It can be easy to forget about your middle back muscles until you feel any kind of tension or pain from poor posture or strain. But even if we don’t think about them, these muscles are an essential part of everyday movements, and it’s important to keep them strong. Thankfully we’re here to tell you how! Check out the videos below, read the steps, and give these five workouts a try.
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#1 – Bent-Over Row
The bent-over row is a barbell exercise that not only strengthens a weak upper back, but also helps you improve deadlifts. You’ll actually start this exercise in a deadlift position. While bent, keep your hips a little high and your back straight, and use a pronated grip to lift the barbell toward your chest and back down without shifting position.
Tony Gentilcore explains more of the ins and outs of this workout in the video below:
#2 – Reverse Fly
The reverse fly is a dumbbell exercise similar to the previous workout, in that it also involves a bent-over posture with hips high. Keep your back straight with soft knees, and let your arms hang with dumbbells in hand. Then simultaneously lift each dumbbell out to each side and back down again, keeping your posture steady.
#3 – Machine Reverse Fly
For the machine reverse fly, sit upright, instead of bending over the ground like before. Gripping the handles of the machine, push each handle out to the sides of your body and back in again. Make sure to keep your chest and abs flush with the upright bench.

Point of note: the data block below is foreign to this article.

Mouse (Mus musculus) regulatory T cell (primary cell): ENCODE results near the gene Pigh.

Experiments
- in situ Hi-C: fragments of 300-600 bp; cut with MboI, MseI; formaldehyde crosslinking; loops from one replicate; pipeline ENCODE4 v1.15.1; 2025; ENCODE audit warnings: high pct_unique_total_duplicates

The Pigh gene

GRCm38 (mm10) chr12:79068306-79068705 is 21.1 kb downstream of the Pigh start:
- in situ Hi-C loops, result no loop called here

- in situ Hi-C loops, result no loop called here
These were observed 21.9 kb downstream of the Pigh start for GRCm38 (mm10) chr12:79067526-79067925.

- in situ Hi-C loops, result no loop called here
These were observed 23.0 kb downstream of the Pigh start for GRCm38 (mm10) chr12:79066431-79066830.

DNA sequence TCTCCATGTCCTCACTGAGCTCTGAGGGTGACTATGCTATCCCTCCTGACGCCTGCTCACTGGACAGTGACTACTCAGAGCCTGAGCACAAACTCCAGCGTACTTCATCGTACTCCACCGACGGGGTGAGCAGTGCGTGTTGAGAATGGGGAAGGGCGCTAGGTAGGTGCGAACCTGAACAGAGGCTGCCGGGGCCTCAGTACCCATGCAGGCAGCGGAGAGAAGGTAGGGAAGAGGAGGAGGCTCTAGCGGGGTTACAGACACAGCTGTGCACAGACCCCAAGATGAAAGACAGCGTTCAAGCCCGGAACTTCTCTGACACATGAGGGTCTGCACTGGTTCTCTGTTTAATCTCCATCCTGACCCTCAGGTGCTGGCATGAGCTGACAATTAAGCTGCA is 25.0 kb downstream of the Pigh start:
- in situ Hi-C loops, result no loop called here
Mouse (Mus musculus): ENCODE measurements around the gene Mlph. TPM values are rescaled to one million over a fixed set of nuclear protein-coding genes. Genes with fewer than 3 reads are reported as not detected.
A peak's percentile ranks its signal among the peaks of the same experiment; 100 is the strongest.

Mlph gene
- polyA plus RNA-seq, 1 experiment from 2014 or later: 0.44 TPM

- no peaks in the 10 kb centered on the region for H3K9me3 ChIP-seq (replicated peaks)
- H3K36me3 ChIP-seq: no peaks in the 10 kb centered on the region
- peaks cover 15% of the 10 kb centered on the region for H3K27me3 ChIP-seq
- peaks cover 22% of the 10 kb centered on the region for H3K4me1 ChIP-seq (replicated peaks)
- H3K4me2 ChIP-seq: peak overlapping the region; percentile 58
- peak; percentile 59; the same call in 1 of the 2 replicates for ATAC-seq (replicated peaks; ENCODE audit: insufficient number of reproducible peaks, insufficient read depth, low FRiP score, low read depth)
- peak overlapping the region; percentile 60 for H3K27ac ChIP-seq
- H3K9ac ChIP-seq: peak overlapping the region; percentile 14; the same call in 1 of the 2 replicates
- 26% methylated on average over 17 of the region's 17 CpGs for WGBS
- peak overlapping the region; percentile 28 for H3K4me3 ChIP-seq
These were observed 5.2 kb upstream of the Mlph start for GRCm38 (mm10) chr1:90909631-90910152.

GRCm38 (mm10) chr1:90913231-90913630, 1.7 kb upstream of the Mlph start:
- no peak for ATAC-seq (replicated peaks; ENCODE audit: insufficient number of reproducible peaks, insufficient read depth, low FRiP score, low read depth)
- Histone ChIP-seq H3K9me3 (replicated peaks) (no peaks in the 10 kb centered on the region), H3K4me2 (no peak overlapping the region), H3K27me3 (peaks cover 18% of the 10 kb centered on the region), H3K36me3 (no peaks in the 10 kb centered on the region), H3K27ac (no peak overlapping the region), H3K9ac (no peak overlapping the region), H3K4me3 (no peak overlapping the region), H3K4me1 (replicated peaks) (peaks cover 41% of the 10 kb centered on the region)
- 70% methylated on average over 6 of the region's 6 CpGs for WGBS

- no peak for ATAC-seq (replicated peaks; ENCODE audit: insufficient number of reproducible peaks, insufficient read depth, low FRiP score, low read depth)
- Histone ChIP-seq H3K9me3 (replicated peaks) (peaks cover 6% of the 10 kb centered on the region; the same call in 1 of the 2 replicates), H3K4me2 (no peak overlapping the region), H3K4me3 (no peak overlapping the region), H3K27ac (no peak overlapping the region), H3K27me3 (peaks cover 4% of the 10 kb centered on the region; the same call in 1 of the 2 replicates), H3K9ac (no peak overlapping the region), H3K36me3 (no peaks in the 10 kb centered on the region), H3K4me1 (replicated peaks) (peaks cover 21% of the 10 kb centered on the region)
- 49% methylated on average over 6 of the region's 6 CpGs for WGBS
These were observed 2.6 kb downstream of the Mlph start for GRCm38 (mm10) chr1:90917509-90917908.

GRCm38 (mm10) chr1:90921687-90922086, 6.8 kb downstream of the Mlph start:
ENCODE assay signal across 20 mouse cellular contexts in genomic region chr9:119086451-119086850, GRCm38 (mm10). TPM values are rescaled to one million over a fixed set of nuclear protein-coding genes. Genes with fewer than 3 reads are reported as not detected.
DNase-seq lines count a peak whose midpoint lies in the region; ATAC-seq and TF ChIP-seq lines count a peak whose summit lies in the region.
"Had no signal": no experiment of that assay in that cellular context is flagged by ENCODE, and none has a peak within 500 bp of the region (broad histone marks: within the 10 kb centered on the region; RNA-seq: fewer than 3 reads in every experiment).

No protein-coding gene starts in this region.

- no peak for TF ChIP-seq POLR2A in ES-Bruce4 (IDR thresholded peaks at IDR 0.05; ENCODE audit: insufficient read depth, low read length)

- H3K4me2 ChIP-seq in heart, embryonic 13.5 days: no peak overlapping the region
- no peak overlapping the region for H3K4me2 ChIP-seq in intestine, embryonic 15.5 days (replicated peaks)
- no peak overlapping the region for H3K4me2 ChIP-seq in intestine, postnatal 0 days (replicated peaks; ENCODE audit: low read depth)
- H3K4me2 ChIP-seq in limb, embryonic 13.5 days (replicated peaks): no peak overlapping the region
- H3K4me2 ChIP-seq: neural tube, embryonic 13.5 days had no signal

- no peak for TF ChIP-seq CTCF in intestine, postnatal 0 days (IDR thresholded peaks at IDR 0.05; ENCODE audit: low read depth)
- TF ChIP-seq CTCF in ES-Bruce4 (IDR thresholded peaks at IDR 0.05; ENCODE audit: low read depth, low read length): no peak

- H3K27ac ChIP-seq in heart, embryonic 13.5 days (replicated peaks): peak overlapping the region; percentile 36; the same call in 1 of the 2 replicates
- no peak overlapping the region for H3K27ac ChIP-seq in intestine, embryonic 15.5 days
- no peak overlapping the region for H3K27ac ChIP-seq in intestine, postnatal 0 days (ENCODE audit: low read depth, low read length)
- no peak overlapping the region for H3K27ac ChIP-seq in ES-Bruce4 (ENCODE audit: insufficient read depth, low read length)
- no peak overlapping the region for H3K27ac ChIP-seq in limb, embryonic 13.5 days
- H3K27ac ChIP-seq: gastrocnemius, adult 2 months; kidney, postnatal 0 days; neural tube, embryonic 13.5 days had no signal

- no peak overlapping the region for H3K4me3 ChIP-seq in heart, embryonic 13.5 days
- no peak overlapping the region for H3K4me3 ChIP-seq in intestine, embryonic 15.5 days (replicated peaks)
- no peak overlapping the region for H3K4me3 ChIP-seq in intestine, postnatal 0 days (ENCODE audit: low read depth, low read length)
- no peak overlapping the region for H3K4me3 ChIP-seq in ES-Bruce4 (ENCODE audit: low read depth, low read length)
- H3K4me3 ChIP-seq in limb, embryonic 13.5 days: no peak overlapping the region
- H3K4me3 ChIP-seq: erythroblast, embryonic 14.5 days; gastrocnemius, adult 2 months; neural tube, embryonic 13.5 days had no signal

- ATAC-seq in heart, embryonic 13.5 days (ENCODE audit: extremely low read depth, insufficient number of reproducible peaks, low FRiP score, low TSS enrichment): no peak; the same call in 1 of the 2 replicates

#4 – Resistance Band Pull-Apart
For the resistance band pull-apart, hold a resistance band at chest level — arms straight in front of you. Pull the band tightly by spreading your arms out to your side to where the band touches your chest, and then move back to starting position.
Every time you spread your arms, the band should be tight across your chest. Every time your arms come back, the band should be loose again. Several reps in, you should, of course, start to feel a burn in your back and most likely in your shoulders and forearms, too.
#5 – Wide-Grip Pull-Up
A pull-up may sound like old news, but it’s a timeless exercise that gets the job done for your lats, shoulders, and more. The wide-grip pull-up requires, well, a wide grip at the pull-up bar, which means six to eight inches wider than your shoulder width. So, if your go-to pull-up involves the basic arm position, change things up with this wide-grip version, and see if you can feel a difference!
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